Voices from across the world began to express their fear and anxiety Thursday after President Donald Trump claimed he had been advised that torture "absolutely" works.
Haji Rohullah Wakil said he is all too familiar with waterboarding, one of the practices advocated by Trump. The 54-year-old Afghan tribal elder was held in America's Guantanamo Bay detention facility before being released in 2008.
"I was not tortured personally via waterboarding but most of my friends have been," he said on Thursday. "It's inhuman. No one can accept such torture to be applied to a human being."
Wakil, the former head of the Association of Former Guantanamo Detainees from Afghanistan support group, spoke to NBC News after Trump doubled down on campaign pledges to bring back waterboarding and "a hell of a lot worse."
The president told ABC News on Wednesday night that within the past 24 hours he had asked "people at the highest level of intelligence ... 'does torture work?' And the answer is yes, absolutely."
Despite Trump's claim that torture works, the president told ABC News that he would defer to his defense secretary, James Mattis, and CIA director, Mike Pompeo, who have said they are against the practice.
Trump's comments raise the question of whether he would seek to revive practices used under former President George W. Bush after the attacks on Sept. 11, 2001, and that Barack Obama later banned.
Ahmed Maged, a 30-year-old Egyptian who works in public relations, also condemned Trump's comments.
"If you are going to imprison [suspects], imprison them, but don't torture them," said Maged, who lives in Cairo. "It is a wrong policy. He is going to destroy [the U.S.] economically, socially and politically."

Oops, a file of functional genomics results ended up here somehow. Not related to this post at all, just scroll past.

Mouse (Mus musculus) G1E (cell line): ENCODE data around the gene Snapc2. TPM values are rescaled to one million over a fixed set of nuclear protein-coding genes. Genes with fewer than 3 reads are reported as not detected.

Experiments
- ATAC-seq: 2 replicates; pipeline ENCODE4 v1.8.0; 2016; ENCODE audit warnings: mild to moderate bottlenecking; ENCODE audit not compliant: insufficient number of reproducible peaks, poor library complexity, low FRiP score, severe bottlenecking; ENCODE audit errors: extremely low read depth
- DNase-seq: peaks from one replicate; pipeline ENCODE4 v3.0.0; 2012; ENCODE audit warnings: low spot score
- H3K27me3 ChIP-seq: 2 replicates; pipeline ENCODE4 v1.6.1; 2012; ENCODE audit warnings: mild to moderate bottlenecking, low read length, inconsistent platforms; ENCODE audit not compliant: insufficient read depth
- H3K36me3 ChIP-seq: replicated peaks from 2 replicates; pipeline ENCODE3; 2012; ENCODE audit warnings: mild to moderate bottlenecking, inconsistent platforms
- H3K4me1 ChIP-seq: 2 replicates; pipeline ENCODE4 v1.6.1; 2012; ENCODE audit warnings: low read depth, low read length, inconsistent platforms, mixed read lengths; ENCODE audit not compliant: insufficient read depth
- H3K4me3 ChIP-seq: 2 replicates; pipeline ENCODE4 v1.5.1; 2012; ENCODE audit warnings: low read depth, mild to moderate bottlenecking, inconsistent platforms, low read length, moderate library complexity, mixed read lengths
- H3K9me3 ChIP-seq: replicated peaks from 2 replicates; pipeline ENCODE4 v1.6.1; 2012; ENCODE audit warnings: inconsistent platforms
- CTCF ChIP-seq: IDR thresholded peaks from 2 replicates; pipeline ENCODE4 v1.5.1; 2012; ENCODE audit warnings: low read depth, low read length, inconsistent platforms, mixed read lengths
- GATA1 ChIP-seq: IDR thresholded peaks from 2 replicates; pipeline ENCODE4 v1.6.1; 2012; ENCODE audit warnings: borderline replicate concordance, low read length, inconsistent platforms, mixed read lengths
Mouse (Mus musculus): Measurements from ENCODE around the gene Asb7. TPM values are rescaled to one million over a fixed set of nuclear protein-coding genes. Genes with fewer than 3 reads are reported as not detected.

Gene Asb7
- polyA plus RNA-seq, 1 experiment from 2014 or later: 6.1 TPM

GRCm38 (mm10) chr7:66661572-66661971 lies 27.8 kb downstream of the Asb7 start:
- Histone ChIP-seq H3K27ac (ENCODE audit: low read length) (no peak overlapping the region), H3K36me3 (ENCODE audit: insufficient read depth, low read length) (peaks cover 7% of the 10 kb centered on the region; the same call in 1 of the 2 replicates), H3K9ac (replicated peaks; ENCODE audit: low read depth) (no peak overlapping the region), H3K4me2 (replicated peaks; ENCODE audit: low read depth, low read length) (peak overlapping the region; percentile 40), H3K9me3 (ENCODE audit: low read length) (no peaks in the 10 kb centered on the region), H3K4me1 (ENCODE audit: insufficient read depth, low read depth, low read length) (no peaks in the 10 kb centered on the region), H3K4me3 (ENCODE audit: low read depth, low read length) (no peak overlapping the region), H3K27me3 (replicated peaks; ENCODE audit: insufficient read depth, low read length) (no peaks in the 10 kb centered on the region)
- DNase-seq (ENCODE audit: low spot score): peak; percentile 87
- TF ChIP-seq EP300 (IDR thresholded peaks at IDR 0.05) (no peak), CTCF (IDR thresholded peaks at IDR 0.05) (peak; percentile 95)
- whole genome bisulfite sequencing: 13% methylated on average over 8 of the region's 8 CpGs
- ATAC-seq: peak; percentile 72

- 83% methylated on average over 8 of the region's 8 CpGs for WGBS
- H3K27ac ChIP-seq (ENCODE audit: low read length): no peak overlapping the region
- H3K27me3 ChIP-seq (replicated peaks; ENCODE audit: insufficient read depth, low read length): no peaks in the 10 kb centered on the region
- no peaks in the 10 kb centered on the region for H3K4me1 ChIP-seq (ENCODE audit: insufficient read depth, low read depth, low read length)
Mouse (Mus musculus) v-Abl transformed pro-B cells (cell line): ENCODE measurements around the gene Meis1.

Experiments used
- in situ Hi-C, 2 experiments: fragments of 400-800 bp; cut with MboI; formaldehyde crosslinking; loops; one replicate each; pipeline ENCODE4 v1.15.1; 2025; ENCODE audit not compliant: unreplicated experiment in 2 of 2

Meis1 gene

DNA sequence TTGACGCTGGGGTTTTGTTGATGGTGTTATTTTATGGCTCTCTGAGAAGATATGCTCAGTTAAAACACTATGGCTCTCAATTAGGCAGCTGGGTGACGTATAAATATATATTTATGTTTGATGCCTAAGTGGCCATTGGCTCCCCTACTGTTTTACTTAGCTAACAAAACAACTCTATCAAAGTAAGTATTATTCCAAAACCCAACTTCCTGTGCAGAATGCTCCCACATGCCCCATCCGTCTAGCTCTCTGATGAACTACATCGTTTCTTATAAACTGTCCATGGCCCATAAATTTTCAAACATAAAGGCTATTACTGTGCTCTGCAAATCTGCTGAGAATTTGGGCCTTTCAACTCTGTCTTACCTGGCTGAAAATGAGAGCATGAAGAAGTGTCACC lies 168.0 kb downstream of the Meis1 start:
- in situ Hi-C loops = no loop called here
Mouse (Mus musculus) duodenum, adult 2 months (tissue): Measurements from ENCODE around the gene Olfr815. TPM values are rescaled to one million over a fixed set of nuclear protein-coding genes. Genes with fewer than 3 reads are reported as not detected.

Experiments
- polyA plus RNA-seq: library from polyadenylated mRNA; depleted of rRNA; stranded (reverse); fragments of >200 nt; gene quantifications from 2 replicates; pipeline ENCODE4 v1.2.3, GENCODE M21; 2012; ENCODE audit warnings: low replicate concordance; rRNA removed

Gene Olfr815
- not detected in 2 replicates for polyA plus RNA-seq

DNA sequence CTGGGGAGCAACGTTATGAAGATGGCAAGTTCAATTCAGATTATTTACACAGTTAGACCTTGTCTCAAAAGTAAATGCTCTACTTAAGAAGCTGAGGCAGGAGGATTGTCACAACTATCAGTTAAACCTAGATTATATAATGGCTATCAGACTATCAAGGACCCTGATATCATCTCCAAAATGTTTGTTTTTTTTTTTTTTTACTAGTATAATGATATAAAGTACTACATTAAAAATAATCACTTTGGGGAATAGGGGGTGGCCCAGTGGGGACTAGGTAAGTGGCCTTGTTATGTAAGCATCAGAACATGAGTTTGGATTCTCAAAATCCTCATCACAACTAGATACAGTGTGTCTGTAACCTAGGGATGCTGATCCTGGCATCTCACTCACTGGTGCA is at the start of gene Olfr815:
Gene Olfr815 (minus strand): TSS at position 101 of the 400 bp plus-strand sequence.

Another Egyptian, a 51-year-old housewife who asked not to be named for fear of reprisals, asked: "How can he treat people like that in 2017?"
She added: "Do you think he is a good man for a big country like America? I don't think so. He is very, very, very bad. He is worse than Bush. This man is going to do more than Bush."
Waterboarding is an interrogation technique that involves person's mouth and nose being covered and large quantities of water poured over their face, simulating drowning. The CIA has admitted using the practice at Guantanamo Bay, including against 9/11 architect Khalid Shaikh Mohammed.
The United Nations is among a plethora of international organizations that have called for waterboarding to be prosecuted as torture. A Senate report in 2014 concluded that the CIA's program of brutal interrogations didn't produce useful intelligence.
What makes Trump's comments so extraordinary is that even the architects of America's post-9/11 interrogation program did not call what they were doing torture, which is illegal under both international and U.S. law.
After Trump condemned ISIS' medieval practices, 43-year-old Rome lawyer Irene Colelli said it was the president resorting to tactics from centuries ago.
"Trump reminds me of Pope Innocent IV, who introduced torture during the Inquisition," she said. "He is an evil beast."